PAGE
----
Here in Derry I sometimes divide the town’s population into two groups — the newcomers and those here prior to the opening of Interstate 93. Soon, I will probably have to discard that definition because that particular event occurred 50 years ago this July and each year there are fewer of us old boys and girls who remember what we were like before I-93.
The origin of the highway goes back to the 1950s, when President Eisenhower conceived of a highway system to crisscross the nation. We were then in the middle of the Cold War with the Soviet Union and our government saw the need for what was called The National Defense Highway.
Its overt purpose was to move troops and supplies in the event of a war. When completed, there would be a tangle of modern highways in every part of America, extending all the way from Los Angeles to Waterville, Maine.
The first New Hampshire section of this 41,000-mile-long collection of roads was the 3-mile-long stretch from the Massachusetts border to Exit 2 in Salem, which opened in August 1961. This new high-speed road did wonders for the business at Salem’s Rockingham Park racetrack. The 3-mile-long section to Exit 3 in Windham and a 2-mile-long section in Manchester were opened later that same year.
For the next couple of years, construction went on, day in and day out, on the section that connected the two pieces of highway. The road was designed by Clarkson Engineering Co. of Albany, N.Y. It included 12 bridges and three interchanges along its 12-mile length.
There were five contractors involved in the building of the project, which would cost $9,142,322 ,with 90 percent of the cost paid for by the federal government. The Ash Street Bridge, designed by Robert Prowse, was awarded both a national and international prize for its aesthetic design, which spans the four-lane highway without any supporting piers in the center.
Early into the project, it was decided to name the road from Salem to Hooksett as the Alan B. Shepard Jr. Highway, a singular honor for this son of Derry and America’s first man in space. In late June 1962, Shepard took a tour of the project. At one site, he drove a huge gravel spreader and at another he operated a massive crane. He commented later that the road building equipment was more difficult to operate then a space capsule.
At a location just off Route 102, he pushed the plunger that set off the first dynamite charge to begin construction of Exit 4. For his labor, as a temporary member of the construction union, Shepard was given a check, which, as I best remember, was around $7. I’m told it was never cashed.
A year later, on June 28, 1963, the Alan B. Shepard Jr. Highway was completed and ready to be opened to the public. The ribbon-cutting ceremony was held in the northbound lane in Londonderry near the Prowse Bridge. At the ceremony, attended by Gov. John King, state highway commissioner John Morton said, “This new highway should bring great prosperity to this area and, we hope, will inaugurate this summer the greatest tourist season New Hampshire has ever known.”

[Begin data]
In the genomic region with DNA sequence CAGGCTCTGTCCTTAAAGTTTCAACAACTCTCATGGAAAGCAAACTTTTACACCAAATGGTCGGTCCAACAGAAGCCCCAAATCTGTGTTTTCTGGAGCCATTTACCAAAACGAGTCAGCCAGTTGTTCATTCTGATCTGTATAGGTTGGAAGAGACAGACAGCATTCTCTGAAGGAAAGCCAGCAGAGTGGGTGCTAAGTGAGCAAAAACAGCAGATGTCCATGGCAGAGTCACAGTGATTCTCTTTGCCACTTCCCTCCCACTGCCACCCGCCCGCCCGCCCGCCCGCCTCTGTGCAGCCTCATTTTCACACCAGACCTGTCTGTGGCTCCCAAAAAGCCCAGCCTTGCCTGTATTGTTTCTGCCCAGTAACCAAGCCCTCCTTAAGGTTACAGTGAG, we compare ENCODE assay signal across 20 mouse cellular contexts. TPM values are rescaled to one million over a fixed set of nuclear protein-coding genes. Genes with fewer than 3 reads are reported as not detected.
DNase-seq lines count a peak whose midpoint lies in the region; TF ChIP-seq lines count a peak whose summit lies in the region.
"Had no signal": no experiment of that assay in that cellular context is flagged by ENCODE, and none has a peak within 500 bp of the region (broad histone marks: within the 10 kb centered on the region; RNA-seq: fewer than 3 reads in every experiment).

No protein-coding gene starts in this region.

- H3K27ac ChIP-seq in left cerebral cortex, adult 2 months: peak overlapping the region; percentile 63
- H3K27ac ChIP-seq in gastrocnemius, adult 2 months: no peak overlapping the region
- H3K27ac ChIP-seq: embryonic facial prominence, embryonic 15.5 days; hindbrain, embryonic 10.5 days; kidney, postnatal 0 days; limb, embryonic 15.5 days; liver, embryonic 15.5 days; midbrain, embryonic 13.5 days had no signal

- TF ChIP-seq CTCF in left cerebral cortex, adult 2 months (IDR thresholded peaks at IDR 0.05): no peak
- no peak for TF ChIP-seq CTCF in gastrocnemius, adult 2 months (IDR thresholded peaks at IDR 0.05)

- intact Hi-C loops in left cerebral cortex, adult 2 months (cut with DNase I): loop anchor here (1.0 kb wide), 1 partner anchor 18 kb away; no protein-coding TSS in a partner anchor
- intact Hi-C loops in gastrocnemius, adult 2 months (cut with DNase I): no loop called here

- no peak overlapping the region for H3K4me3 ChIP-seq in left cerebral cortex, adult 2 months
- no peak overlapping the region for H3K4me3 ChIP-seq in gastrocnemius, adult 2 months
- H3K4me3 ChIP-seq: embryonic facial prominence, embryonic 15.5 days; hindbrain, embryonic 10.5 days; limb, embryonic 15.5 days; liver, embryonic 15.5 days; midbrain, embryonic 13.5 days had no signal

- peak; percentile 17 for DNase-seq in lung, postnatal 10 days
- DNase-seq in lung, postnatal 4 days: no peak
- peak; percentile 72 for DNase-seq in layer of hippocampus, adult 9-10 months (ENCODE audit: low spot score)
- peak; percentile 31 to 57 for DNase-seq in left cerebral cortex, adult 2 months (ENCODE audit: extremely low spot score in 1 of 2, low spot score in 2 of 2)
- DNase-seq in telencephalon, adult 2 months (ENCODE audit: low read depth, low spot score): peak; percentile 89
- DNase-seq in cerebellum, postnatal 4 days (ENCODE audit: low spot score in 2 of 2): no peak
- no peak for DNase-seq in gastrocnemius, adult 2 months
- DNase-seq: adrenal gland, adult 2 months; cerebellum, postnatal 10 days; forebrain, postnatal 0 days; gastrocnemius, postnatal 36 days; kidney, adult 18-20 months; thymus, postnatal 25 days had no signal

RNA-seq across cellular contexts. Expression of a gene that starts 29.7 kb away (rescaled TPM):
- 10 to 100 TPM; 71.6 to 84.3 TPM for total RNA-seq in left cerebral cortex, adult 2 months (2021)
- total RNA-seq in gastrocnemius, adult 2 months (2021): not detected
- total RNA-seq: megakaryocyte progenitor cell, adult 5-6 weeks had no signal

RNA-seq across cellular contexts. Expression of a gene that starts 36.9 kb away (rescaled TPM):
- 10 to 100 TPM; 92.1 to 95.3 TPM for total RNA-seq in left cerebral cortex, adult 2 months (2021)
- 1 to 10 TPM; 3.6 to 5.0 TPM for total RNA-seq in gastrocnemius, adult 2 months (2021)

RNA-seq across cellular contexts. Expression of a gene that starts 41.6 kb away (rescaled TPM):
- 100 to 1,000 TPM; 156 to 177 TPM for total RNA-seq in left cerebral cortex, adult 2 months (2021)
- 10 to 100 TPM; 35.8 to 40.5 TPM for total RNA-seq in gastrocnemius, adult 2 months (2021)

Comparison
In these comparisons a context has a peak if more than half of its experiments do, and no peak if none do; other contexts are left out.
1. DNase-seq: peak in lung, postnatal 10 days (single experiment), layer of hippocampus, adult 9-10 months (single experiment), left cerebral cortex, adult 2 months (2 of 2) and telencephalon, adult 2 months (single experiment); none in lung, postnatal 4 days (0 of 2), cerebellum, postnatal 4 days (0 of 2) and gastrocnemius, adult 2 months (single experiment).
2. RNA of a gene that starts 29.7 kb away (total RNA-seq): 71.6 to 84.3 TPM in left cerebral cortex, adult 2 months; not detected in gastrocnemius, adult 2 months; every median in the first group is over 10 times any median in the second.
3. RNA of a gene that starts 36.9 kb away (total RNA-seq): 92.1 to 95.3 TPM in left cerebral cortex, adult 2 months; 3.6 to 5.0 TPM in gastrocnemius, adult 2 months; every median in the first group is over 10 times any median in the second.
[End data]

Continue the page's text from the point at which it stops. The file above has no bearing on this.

A telegram was read from Alan Shepard and shortly after 2 p.m., the ribbon was cut by the astronaut’s mother, Renza Shepard of East Derry. Later in 1963, the road was voted one of America’s most scenic highways. A couple more miles of the road, closer to Manchester, were opened later in the year. More northerly sections were added in the decades to come. In time, I-93 would extend 131 miles from Salem to Littleton.
The first accident on I-93 occurred the very day it opened when Thomas Doran of Derry was rear-ended by a Massachusetts driver. The first fatal accident was in July 1964, when a 74-year-old Manchester man was killed in a single-car accident. The largest accident was on Jan. 11, 2009, when a sudden winter’s freeze turned the area around Exit 4 into a skating rink and caused a 59-car pileup. A 12-car accident in the same stretch occurred a few days later.
With the highway open, the time it took to drive to Manchester or Boston was nearly cut in half. You could now work in Massachusetts and raise your family in the green of old Nutfield. The change to the area was indeed great. Soon our fields and forests were being replaced by sprawling housing developments, apartment complexes and shopping malls.
Historically, there are three events that had the greatest effect on Nutfield. The first was the arrival of the Rev. James McGregor and his congregation in 1719; the second was beginning of the shoe industry on Broadway by William Pillsbury in the 1870s; and the third was the opening of I-93 in 1963.
Within 10 years, our population doubled; within 20 years it tripled; and by 30 years, it had quadrupled. The combined populations of the three Nutfield towns —Derry, Londonderry and Windham — went from 10,761 residents before the opening of I-93 to a population of 70,830 now.
The new highway may well have brought about great prosperity to the area, but it also created a demand for new schools, new churches and more traffic lights. It also sparked an increased need for more fire and police protection. Derry is no longer a small town. In the space of a single generation, we turned into a community with a population larger then most cities in the Granite State.
Will the ongoing widening of I-93 bring about more jobs and prosperity to the area or will it merely increase the need for more social services? Will it raise our taxes or help keep them in check? Will a bigger and better I-93 create more opportunities or simply more problems? Time will tell.
Regardless of how we view the road, this is its 50th birthday. Maybe we should honor the occasion with a huge cake with 50 candles — and bittersweet chocolate frosting.
Rick Holmes is the official town historian of Derry. His office hours at the Municipal Center are Mondays from 8 a.m. to noon and Wednesdays from 4 to 7 p.m. Several of his books on local history are available at Mack’s Apples and Derry’s libraries.